During his career, forensic pathologist Dr James Grieve has remained resolutely silent about his work, despite being involved in many high-profile cases.
He refuses to distinguish between the most interesting or biggest cases that he has been involved in, because, he argues, each one is “high-profile” to families affected.
He also warned against the “celebritisation” of certain cases and said Peaches Geldof’s heroin overdose was no more tragic than someone’s from Torry in Aberdeen.
The 61-year-old is aware that he meets people on the worst day of their life, so has been reluctant to appear in the press and appear as a reminder.
Even in the media frenzy that followed wife-killer Malcolm Webster’s conviction, Dr Grieve – whose work “opened the door” for police to reopen the investigation – stayed silent.
And yesterday he played down his role in the case, and revealed his frustration at the court’s description of the “sliver of liver” that showed Webster had drugged his wife Claire Morris on the night she died in a car crash in Aberdeenshire in 1994.
The technique – which revolved taking a tiny piece of Ms Morris’s liver, stripping all the preservatives away and testing it – had never been done before.
Dr Grieve and his team tried to repeat the test after finding traces of drugs, but never found any more, however it was enough for the procurator fiscal to allow police to reopen the case – resulting in Webster’s conviction in 2011.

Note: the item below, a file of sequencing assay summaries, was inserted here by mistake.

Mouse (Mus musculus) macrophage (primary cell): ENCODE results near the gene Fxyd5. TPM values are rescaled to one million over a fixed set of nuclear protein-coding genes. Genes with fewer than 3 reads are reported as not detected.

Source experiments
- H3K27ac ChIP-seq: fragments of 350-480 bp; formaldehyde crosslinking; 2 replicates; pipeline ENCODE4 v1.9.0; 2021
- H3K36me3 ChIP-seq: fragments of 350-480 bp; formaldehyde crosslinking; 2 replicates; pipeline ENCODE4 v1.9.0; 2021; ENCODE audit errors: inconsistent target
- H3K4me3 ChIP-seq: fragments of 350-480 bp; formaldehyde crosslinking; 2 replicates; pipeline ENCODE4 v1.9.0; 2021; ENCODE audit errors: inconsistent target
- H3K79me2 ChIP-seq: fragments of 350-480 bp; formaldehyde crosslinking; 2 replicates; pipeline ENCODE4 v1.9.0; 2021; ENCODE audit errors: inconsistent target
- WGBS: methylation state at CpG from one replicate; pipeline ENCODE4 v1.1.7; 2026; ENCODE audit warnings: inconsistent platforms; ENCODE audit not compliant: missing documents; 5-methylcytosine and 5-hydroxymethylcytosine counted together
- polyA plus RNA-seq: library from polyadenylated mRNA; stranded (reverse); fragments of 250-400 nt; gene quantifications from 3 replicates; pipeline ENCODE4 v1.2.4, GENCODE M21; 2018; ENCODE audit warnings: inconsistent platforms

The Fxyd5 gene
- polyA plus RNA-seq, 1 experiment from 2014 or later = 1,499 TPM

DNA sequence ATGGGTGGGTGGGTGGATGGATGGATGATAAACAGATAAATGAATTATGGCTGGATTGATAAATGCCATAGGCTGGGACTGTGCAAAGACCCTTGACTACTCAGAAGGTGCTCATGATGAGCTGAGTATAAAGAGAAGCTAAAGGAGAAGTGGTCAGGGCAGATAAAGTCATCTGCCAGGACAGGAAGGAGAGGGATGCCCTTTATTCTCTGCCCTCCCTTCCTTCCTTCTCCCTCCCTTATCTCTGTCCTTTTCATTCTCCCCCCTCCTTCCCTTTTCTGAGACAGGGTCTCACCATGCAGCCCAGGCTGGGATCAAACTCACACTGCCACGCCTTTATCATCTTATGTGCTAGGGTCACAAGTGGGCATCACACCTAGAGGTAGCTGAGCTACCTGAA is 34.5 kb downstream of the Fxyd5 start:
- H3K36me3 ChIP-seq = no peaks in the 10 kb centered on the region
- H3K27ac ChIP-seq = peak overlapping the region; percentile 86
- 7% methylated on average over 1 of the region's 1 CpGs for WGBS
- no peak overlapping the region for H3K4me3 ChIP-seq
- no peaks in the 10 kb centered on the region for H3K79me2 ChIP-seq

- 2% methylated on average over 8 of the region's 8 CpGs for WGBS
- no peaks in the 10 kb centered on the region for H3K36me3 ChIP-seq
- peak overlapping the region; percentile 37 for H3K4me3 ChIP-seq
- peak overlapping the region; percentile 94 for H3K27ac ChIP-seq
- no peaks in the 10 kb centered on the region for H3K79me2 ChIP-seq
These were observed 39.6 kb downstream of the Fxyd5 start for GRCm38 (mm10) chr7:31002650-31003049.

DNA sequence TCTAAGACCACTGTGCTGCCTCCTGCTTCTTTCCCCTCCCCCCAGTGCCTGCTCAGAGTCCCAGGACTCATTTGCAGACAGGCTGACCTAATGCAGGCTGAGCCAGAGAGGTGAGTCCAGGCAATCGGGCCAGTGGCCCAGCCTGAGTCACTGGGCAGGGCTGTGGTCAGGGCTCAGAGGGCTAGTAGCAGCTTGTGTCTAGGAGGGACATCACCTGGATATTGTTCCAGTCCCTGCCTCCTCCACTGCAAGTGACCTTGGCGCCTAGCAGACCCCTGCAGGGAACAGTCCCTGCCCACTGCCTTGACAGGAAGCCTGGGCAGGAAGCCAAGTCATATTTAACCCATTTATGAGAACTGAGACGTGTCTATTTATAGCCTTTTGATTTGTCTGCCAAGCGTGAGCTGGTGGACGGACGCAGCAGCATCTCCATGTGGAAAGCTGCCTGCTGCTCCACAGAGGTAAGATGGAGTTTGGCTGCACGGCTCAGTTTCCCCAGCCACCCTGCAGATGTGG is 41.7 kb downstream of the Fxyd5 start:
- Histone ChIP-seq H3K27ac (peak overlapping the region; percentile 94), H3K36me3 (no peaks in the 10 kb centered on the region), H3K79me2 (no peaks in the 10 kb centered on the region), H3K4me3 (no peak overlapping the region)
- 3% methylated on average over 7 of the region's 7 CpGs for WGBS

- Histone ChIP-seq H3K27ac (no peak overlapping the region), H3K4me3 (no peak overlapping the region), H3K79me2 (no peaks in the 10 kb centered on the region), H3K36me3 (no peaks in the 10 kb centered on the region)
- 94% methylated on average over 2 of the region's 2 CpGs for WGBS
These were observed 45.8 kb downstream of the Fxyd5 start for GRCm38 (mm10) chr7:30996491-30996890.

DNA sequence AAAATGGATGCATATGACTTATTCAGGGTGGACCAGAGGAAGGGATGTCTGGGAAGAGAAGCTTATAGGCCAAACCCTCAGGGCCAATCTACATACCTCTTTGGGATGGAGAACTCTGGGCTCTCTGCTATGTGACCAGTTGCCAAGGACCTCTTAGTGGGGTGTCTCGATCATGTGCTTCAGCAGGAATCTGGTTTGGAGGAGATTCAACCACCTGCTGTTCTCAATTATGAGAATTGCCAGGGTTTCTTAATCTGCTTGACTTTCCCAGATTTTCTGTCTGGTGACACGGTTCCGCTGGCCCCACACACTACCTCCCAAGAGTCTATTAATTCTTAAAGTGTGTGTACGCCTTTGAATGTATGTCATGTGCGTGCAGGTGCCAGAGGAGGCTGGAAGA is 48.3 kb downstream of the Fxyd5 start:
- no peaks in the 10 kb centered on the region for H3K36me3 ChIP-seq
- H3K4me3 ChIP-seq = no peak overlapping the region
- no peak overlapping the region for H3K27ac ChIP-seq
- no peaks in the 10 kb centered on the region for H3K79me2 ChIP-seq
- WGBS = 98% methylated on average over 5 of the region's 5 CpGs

Dr Grieve also helped police while they were searching for missing Elgin mum Arlene Fraser.
Before she disappeared in April 1998, Dr Grieve saw the mother-of-two after she had been assaulted by her husband, Nat, who has since been convicted of murdering her.
Although it was only a brief encounter, police consulted with the pathologist as they found potential clues in their search – asking if the bone they had found could belong to a human.
However, there is one case Dr Grieve’s wishes he could have seen end in a conviction during his time as the north-east’s pathologist.
Aberdeen University geneticist and secret call girl Dr Brenda Page was killed in her city home in 1978, but her killer has never been found.
The 32-year-old was battered to death in her flat, but despite the efforts of the police and developments in DNA testing, the case remains unsolved and open.
Dr Grieve said: “As I am about to retire, it remains a remarkable feature that one of the cases that remains unconvicted and unsolved in Aberdeen is the murder of Brenda Page, who worked in clinical genetics.
“It seems to me an extraordinary irony.”